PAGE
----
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Monday, May 20, 2024


In celebration of artistic resistance, The Centre for Creative Arts at the University of KwaZulu-Natal announced South African theatre stalwarts, and founders of the Sibikwa Arts Centre, Phyllis Klotz and Smal Ndaba, as joint recipients of the 4th annual Artfluence Human Rights Award, during the six-day festival that took place from May 3 to 8 in Durban.

Ismail Mahomed, the Director of the Centre for Creative Arts, said: “For nearly half a century, Smal Ndaba and Phyllis Klotz have been at the forefront of producing original theatre productions that courageously confront social injustices. Their collaborative efforts have created an important historical archive, showcasing how culture has contributed to South Africa’s liberation struggle. Their post-apartheid work continues to make a dynamic contribution by building a critical and engaged citizenry. This work celebrates the vital role the arts play in strengthening South Africa’s constitutional democracy”.

The 2024 Artfluence Youth Activism Human Rights Award was presented to cultural curator, arts coordinator and writer, Faye Kabali-Kagwa. In 2023, Faye was the curator for the Cradle of Creativity Festival which took place in Johannesburg and featured 27 productions from South Africa and abroad. In her work with ASSITEJ South Africa, she runs the Unlocking Learners’ Creativity project in the Western Cape, as well as heading the 10 Children project, amongst others. In 2021, she was recognised as one of 200 Young Influential South Africans by the Mail & Guardian.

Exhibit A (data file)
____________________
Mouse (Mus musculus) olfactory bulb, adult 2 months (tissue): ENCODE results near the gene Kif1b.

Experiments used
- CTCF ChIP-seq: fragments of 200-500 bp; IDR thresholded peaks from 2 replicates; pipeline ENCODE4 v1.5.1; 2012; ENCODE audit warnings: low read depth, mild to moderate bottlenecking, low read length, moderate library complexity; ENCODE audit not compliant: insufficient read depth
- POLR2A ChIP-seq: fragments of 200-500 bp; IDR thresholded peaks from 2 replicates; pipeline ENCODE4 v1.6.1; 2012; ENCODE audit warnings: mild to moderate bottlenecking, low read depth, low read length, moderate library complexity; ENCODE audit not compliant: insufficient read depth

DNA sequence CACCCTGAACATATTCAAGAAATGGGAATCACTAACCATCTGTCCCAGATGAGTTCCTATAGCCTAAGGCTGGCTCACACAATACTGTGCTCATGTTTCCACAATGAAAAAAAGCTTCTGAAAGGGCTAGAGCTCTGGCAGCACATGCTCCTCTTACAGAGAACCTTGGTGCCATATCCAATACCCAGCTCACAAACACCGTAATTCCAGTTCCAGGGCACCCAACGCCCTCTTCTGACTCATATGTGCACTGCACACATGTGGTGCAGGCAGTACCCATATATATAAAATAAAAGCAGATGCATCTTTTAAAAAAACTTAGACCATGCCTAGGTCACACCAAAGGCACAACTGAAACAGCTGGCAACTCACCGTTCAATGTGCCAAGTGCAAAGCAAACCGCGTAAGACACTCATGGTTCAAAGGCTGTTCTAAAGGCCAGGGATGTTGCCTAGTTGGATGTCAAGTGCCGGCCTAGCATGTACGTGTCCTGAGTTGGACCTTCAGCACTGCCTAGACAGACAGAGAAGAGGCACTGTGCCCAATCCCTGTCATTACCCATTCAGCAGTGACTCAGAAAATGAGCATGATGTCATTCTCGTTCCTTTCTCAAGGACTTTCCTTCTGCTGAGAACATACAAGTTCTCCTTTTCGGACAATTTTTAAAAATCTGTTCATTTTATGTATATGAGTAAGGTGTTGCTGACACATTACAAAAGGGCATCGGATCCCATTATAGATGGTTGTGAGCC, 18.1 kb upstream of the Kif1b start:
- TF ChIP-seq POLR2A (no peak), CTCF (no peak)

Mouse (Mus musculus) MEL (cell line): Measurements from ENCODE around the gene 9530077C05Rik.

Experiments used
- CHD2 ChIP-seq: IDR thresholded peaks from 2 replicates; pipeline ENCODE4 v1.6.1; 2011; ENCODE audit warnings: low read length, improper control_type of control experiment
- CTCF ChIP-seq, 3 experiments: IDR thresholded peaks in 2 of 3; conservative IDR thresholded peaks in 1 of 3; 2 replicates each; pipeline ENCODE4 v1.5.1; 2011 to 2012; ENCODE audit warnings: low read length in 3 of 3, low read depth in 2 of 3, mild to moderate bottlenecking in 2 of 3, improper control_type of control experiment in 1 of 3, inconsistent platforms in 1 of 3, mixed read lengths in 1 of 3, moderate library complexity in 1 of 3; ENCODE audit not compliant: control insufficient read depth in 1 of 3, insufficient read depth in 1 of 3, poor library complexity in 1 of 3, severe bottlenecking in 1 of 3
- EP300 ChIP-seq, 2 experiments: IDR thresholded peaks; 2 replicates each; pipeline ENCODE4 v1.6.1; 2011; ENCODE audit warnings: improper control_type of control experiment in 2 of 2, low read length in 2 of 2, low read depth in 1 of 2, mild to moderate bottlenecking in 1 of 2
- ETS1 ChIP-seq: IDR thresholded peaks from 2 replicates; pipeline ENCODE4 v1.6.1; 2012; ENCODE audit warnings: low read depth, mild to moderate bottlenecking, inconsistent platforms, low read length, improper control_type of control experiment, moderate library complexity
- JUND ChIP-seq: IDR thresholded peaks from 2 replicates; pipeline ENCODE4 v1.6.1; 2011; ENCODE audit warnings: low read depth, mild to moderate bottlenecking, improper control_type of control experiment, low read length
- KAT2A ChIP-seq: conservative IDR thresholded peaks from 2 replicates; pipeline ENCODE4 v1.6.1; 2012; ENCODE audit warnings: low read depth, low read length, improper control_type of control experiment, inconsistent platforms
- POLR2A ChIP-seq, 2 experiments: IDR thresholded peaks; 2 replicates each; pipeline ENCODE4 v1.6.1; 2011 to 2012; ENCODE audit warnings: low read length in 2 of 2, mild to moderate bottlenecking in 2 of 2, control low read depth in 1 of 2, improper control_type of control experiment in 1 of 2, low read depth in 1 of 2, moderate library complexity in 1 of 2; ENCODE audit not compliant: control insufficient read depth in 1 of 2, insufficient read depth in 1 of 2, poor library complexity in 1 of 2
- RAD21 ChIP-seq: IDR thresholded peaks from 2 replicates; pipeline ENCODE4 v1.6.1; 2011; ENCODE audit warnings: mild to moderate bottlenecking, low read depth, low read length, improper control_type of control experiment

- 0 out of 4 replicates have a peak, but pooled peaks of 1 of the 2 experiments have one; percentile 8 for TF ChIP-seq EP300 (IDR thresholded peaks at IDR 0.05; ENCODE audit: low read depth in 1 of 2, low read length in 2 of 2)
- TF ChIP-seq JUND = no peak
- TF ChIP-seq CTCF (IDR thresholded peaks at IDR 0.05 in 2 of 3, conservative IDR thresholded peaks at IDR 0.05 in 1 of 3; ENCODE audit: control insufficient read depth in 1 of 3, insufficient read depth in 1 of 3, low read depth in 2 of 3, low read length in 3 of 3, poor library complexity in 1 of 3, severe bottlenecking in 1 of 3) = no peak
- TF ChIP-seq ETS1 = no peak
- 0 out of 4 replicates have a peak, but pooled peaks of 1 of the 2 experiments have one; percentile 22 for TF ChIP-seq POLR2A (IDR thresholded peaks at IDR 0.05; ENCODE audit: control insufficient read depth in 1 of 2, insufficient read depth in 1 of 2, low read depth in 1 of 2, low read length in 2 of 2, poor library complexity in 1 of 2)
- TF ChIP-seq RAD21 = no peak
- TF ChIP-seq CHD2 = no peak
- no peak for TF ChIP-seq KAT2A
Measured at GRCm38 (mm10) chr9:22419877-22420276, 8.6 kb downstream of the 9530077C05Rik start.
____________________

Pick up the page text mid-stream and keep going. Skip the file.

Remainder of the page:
“Faye Kabali-Kagwa is a dynamic and visionary young creative, curator and writer,” says Siphindile Hlongwa, the co-curator of the Artfluence Human Rights Festival. “Her passion for creating safe spaces for children and her visionary curation of the 2023 Cradle of Creativity position her as an influential young artist. Her commitment to human rights and social justice makes her an inspiring young leader.”

The weeklong exploration that took place in Durban examined the power of art as a defender of social justice and human rights and offered a whole new experience for festival participants. Structured as a six-day residency with intense roundtable discussions, site visits and performances, festival delegates were able to fully immerse themselves in the festival experience and engage with the complex issues about human rights and social justice. The festival’s partnership with the African Festival Network offered invaluable opportunities for exploring cross-border collaborations for the future.

Mahomed adds: “Our recipients of the Human Rights Award, joint winners Phyllis Klotz and Smal Ndaba, and the winner of the Youth Activism Award, Faye Kabali-Kabwa demonstrated that festivals can be dynamic platforms for cross-generational and intra-generational dialogue.”


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